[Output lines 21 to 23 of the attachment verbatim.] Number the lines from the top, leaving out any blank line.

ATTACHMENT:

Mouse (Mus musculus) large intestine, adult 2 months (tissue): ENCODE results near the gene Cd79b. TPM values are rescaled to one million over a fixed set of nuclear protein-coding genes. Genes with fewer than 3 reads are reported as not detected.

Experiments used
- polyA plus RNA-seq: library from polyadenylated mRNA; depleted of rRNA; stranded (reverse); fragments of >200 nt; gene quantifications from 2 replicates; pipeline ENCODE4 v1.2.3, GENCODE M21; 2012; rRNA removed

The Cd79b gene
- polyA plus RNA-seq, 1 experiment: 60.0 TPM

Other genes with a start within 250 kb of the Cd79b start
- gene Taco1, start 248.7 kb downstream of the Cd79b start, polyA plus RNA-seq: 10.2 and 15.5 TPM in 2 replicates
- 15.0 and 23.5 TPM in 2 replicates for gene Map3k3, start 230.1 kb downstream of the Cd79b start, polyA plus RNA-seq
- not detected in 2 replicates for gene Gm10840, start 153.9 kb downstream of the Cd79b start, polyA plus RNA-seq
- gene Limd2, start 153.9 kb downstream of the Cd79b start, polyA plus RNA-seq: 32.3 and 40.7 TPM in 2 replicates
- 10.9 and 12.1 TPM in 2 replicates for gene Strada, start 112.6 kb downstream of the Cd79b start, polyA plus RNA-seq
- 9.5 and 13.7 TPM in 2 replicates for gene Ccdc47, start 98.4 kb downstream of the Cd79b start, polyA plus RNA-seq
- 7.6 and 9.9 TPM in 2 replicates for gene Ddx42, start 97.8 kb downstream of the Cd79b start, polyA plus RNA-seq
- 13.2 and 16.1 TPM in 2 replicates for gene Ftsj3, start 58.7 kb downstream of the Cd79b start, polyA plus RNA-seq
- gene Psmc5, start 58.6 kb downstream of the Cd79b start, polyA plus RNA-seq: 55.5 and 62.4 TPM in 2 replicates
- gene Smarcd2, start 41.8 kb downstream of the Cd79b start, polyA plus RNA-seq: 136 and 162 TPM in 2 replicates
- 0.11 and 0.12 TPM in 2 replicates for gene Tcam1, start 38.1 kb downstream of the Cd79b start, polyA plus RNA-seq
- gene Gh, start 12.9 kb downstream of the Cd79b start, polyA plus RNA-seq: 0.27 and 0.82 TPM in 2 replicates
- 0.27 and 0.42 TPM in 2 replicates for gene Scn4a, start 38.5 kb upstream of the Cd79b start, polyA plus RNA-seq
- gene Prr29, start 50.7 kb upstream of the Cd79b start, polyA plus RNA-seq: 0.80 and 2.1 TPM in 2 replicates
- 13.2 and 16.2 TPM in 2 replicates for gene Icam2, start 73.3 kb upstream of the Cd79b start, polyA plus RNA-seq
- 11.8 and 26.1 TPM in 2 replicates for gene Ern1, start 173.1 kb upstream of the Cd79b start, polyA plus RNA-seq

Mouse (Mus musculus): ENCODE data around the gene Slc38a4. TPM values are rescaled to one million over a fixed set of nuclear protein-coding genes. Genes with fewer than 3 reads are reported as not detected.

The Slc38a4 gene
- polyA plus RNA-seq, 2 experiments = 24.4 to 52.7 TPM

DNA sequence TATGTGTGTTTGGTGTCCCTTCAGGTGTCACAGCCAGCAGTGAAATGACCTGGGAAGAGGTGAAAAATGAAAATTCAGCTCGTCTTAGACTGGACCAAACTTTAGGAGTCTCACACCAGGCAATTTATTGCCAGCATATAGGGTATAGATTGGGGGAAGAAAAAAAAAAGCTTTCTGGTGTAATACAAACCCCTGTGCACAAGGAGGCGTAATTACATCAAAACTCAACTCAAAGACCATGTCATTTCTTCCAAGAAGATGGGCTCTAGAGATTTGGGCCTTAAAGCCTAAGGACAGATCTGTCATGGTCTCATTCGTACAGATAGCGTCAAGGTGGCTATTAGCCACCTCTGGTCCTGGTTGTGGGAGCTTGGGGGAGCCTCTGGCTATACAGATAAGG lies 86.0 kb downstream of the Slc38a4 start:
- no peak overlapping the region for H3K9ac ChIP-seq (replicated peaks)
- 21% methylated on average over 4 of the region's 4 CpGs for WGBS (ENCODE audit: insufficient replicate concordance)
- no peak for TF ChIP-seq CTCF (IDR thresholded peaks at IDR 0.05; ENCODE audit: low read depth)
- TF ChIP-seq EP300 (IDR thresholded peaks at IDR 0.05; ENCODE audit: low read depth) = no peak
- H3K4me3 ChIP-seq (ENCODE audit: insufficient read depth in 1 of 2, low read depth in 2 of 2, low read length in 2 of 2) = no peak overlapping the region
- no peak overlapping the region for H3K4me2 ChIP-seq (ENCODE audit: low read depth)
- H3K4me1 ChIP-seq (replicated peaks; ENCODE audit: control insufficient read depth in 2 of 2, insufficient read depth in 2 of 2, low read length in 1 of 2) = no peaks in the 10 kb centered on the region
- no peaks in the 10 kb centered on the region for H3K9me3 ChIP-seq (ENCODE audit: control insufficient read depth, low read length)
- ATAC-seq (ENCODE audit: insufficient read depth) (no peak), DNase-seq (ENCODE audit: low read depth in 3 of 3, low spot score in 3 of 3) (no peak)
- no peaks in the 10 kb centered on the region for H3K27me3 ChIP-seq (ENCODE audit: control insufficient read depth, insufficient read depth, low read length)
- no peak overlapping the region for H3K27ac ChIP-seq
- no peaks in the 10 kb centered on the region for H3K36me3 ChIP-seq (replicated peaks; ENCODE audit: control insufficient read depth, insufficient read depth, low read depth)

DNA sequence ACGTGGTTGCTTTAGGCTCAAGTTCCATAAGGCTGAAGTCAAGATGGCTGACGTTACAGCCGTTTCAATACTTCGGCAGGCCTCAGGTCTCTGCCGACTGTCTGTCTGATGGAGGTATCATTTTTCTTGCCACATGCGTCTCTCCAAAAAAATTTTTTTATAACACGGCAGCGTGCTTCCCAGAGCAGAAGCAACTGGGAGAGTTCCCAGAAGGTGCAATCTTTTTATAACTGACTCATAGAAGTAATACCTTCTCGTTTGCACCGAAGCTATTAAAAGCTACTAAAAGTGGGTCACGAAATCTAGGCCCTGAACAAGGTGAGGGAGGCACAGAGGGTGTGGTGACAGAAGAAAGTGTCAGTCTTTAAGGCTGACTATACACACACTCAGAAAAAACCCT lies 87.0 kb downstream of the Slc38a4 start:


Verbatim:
- 13.2 and 16.2 TPM in 2 replicates for gene Icam2, start 73.3 kb upstream of the Cd79b start, polyA plus RNA-seq
- 11.8 and 26.1 TPM in 2 replicates for gene Ern1, start 173.1 kb upstream of the Cd79b start, polyA plus RNA-seq

Mouse (Mus musculus): ENCODE data around the gene Slc38a4. TPM values are rescaled to one million over a fixed set of nuclear protein-coding genes. Genes with fewer than 3 reads are reported as not detected.